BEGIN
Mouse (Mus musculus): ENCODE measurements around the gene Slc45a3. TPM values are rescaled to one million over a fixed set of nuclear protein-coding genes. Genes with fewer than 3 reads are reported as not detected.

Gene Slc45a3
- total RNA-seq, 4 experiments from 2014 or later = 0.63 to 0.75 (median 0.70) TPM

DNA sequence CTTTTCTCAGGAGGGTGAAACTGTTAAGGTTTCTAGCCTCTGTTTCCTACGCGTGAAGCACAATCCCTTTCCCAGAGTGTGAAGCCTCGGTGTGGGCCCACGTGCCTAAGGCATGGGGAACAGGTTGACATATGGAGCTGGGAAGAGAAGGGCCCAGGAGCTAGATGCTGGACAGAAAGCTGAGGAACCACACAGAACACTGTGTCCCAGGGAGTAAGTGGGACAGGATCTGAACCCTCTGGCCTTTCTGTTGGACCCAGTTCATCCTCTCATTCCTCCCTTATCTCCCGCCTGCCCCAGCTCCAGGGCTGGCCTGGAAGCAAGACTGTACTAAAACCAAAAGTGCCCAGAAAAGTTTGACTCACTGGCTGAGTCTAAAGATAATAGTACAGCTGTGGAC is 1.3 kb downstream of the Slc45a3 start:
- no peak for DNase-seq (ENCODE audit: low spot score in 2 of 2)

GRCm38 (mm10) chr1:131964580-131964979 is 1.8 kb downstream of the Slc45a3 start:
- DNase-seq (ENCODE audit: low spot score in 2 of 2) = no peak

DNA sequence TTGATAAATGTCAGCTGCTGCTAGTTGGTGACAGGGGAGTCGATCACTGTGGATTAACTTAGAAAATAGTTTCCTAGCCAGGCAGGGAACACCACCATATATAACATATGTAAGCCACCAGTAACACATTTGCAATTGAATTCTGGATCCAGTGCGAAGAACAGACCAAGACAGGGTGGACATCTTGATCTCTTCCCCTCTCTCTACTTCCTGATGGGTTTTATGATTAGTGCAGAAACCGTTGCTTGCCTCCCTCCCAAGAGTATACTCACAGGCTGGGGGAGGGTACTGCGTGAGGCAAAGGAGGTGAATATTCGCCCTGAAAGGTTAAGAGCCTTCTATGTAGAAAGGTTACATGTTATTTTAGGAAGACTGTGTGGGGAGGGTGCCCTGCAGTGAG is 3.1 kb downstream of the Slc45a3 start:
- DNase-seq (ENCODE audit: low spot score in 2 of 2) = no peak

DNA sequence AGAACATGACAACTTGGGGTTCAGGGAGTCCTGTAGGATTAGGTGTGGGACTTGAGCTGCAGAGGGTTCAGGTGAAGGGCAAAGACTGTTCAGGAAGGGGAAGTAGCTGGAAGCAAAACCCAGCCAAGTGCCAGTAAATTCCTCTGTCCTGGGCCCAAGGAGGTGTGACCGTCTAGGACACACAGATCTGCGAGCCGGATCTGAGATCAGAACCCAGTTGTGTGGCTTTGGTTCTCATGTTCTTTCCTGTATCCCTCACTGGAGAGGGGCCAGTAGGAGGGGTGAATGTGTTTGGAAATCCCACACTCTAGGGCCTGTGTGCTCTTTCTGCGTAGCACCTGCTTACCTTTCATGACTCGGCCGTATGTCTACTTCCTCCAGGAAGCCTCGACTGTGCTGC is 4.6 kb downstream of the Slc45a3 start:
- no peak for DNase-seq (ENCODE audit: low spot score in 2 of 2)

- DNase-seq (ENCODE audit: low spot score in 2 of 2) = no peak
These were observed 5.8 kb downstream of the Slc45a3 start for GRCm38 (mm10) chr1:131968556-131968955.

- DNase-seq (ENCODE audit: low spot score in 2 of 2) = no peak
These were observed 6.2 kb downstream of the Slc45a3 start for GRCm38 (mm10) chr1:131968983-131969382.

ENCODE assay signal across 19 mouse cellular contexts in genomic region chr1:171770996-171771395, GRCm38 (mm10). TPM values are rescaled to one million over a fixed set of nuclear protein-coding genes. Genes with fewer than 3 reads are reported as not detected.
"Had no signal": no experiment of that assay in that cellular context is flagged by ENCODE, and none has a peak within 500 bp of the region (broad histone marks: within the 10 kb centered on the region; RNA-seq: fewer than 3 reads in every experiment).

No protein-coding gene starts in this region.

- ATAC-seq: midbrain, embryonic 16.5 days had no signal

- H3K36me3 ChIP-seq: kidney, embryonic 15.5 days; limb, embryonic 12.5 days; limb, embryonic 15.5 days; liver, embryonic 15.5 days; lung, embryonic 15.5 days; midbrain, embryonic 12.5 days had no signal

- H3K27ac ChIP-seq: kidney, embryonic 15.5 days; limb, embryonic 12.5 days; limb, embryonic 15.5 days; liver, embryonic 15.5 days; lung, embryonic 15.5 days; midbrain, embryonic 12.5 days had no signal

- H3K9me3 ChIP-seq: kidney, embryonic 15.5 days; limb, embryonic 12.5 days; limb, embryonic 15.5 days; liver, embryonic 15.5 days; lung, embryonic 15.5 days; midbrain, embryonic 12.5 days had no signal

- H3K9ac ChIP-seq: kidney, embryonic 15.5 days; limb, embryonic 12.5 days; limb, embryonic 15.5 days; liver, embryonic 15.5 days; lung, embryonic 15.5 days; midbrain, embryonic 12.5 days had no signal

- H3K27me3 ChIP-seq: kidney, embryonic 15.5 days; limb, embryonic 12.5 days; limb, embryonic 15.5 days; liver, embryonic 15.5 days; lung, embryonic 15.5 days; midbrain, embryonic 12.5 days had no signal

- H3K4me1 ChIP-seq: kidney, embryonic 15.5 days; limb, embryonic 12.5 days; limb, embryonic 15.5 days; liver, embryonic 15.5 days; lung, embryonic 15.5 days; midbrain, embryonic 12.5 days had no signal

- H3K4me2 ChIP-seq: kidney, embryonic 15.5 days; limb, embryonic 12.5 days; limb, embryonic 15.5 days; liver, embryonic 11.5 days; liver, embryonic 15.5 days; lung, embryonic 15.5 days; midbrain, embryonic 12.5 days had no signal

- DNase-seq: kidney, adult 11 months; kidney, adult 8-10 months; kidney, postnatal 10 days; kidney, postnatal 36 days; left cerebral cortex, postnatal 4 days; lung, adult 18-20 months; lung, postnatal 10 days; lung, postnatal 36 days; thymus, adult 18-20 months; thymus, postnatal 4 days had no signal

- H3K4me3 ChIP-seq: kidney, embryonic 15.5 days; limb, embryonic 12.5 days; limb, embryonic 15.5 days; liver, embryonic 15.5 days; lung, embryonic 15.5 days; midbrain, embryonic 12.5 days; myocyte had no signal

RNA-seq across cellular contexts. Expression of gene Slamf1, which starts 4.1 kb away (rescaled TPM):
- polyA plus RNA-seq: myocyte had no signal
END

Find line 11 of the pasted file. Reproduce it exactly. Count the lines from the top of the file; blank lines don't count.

- no peak for DNase-seq (ENCODE audit: low spot score in 2 of 2)